"There is one more thing to tell. Many days later, when my illness was coming to an end, and the bandages were removed from my infected hand, I was lying in bed between clean sheets and with my head on two fluffed-up pillows my mother had put there, my grandfather, who now could see, came into my room and sat in a chair beside my bed. He had never done such a thing before.

Then he moved from the chair and actually sat on the bed itself, right beside me. I have to tell you, I was frightened. He co
Jun 23, 2013 Zombieaps rated it it was amazing
Nordan can write an amazing sentence. This "novel" of connected stories tells the tale of a father, but more interesting is the backdrop of the Delta as authenticated by Nordan's origins in Itta Bena. I borrowed this book from a friend a bought it halfway through reading. I know that I will read these stories many more times, not just for enjoyment, but in attempt to learn lessons of the craft.
Sep 02, 2007 Beth rated it really liked it
"Douglas' only ambition when he grew up was to become an apple. Mrs. Conroy, his mother, was an angry woman. She seemed especially angry at Douglas, the child of low ambition...Once he wanted to be a cork. That night his mother cried herself to sleep while Runt sat lovingly beside her bed and wrung his hands and said, 'He could do worse, darling, he could do a lot worse.'"
Bryan D.
Jan 29, 2015 Bryan D. rated it really liked it
Music of the Swamp is appropriately named. Lewis Norden's prose rolls like the mighty Mississippi or the waves breaking on the Gulf Coast beaches. Make no mistake, these are not pretty tales, but engaging stories of a self-professed white trash family living surrounded by other white trash families. Tales of alcohol, death, torrential rains, tornadoes, hurricanes, dead fish, dead whales, dead human bodies. Tales told in such a way that you, the reader, are right there along side Sugar Mecklin as ...more
Jennifer Lauren Collins
Oct 08, 2014 Jennifer Lauren Collins rated it really liked it
Built from childhood humor and skepticism, this is one of those books which can transport readers back to a child's version of the world, as wonderful and horrible as that may be at different turns. Although it pulls together in what feels more like a series of sketches and anecdotes and understandings than a single full story, the work as a whole revolves around a boy's attempts at understanding a result, the work ends up being surprisingly cohesive, surprisingly touching.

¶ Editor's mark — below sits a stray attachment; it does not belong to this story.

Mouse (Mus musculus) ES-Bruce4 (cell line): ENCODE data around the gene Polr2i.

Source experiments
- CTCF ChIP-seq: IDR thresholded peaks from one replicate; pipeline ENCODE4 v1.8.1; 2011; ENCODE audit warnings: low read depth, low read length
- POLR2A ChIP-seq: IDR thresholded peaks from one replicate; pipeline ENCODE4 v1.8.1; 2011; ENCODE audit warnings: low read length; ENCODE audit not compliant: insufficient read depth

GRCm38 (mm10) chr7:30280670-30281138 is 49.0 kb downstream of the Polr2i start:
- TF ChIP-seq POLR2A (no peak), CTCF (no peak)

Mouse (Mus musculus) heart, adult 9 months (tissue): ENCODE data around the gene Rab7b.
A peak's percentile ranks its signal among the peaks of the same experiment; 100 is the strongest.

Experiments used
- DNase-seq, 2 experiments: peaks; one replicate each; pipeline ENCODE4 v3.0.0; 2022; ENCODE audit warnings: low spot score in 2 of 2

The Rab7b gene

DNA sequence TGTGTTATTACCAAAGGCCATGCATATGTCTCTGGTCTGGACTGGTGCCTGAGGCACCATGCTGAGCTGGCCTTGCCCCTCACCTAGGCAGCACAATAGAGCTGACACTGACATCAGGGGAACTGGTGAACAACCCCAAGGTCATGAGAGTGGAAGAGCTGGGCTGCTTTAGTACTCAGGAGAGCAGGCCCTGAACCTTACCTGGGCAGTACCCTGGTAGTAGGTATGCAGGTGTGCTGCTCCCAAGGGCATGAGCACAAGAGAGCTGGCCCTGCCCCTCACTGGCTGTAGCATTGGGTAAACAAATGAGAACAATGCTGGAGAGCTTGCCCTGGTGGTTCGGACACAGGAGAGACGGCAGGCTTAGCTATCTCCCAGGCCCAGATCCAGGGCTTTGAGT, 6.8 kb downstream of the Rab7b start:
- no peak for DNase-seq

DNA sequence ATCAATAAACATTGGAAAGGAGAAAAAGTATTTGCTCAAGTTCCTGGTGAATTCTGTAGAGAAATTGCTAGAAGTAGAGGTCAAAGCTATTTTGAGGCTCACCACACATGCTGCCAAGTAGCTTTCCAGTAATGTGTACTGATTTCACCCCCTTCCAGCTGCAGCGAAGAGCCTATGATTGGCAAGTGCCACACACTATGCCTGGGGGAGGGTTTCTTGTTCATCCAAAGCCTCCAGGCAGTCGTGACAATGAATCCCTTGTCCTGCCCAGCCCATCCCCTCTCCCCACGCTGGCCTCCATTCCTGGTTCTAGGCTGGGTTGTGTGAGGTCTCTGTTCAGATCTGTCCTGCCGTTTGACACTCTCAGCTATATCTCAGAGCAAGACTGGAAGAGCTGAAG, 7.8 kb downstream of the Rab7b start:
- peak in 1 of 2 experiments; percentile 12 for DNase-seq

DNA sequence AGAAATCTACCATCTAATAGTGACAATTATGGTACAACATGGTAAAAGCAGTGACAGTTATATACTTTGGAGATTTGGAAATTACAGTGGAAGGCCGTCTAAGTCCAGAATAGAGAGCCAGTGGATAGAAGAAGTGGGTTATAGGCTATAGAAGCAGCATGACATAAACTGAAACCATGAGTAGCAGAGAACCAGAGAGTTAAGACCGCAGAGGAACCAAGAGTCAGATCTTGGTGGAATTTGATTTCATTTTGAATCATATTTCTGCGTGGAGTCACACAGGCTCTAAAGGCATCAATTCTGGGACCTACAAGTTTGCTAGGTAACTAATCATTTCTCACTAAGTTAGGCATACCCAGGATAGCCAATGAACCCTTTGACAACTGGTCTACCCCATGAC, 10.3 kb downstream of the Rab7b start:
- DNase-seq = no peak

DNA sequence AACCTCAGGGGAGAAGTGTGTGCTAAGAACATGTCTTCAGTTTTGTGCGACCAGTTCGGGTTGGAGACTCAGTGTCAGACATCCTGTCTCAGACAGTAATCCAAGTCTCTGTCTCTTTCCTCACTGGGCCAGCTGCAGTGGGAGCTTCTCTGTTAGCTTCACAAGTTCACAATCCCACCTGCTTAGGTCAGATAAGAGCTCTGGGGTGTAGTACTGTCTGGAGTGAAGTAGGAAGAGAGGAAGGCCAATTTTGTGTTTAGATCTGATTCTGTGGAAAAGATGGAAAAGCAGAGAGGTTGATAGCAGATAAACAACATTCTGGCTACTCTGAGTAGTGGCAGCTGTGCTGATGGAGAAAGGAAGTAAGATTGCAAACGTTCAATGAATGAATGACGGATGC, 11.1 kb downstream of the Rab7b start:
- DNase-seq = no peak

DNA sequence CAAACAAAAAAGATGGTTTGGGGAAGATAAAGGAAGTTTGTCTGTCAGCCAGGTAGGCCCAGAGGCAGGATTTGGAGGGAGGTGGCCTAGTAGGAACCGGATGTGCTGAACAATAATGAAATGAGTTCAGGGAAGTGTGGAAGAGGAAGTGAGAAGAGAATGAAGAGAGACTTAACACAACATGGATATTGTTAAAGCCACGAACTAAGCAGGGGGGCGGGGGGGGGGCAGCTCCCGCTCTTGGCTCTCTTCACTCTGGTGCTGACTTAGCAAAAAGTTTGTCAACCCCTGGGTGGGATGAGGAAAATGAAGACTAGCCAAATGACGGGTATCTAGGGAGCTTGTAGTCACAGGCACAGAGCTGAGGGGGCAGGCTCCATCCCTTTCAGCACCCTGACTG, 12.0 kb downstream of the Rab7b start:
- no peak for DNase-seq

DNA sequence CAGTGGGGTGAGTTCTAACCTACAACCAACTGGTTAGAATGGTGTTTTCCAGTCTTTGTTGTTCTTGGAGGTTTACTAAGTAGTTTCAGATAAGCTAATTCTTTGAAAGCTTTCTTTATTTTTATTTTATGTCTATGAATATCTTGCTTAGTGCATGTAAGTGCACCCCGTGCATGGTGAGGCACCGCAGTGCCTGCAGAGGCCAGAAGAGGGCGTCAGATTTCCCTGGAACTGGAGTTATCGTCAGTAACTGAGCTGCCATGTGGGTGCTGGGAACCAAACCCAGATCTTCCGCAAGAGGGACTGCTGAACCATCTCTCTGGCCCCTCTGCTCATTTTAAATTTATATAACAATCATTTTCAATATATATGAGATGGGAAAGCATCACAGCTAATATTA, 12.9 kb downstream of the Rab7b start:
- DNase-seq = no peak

Nordan's wor
Jul 11, 2014 Cat rated it really liked it
Music of the Swamp, Lewis Nordan

I loved the voices in this book. They reminded me of my youth, before the television changed all our accents to mush. The people felt real, some sad, some disassociated, but all doing the best they can with what little they have. Hearing the stories from young Sugar was like sitting with my friends at that age. Each with our own point of view experiences and inexperience in the big wide world around us. I enjoyed this family but I wouldn’t want to live there. And
Nov 16, 2014 Wanda rated it liked it
I received a copy of Lewis Nordan's Music of the Swamp compliments of the LibraryThing Early Reviewers program and appreciated the opportunity.

This is a fictional story of 10 year old Sugar Mecklin whose life in the Delta is a sad, but promising tale. Wanting to win over the love of his father, whose alcoholism and "bad luck" are a barrier to a typical father-son relationship. Sugar is aware of the poverty and dire circumstance of his surroundings, yet does not allow it to take away from his de
Quirky and colorful, with an endearing central character -- a boy whose eyes see beyond surface of the small delta town in which he lives, and dips into the magic and mystery of the imagination. Descriptions of the everyday that will knock your socks off. Stories that will have you smiling one moment, before piercing your heart with poignancy. This was the kind of book that captures the mystery of the swamp's edge and transports you there (minus the miasma and mosquitoes). It gives a glimpse of ...more
Charles Raymond
Feb 07, 2011 Charles Raymond rated it really liked it
The story is set in the 1950's, in the Delta of Mississippi. If you are looking for a strong Southern voice, the narrator will meet your request. Written in three parts, the first part is in third person limited, and the other two are in first person. You will hear the voice of Sugar Mecklin, a young boy who loves his father and is looking for his approval. This theme carries throughout the book, which spins ten connected but seperate stories of his life.

The story unfolds daily life in the back
Matt Simmons
Oct 28, 2012 Matt Simmons rated it really liked it
I have read many novels about childhood, many novels about the relationship between a child and a parent, but this one, in its small, unpretentious stature, is truly special. This is a book that very aptly and powerfully expresses three things--the wonder of childhood, that strange recognition we all have when we realize our parents are flawed, pain-filled human beings just like we are, and the scary revelation that who we are is, very often, largely a new version, a revision of our parents. In ...more
Aug 17, 2013 Daniel rated it really liked it
Lewis Nordan's writing is strongly but not typically Southern. By this I mean his prose is evocative of a particular locale, the Mississippi Delta. There are lakes with "cypress knees," local sheriffs ("Big Boy Chisholm") who wouldn't have been out of place in "Deliverance" or "Cool Hand Luke," blues music and blind old men, white trash and drunks and violence. Characters have names like Runt and Sugar and Roy Dale, Jeff(erson) Davis, Dixie Dawn, and John Wesley. But the book is a reminiscence o ...more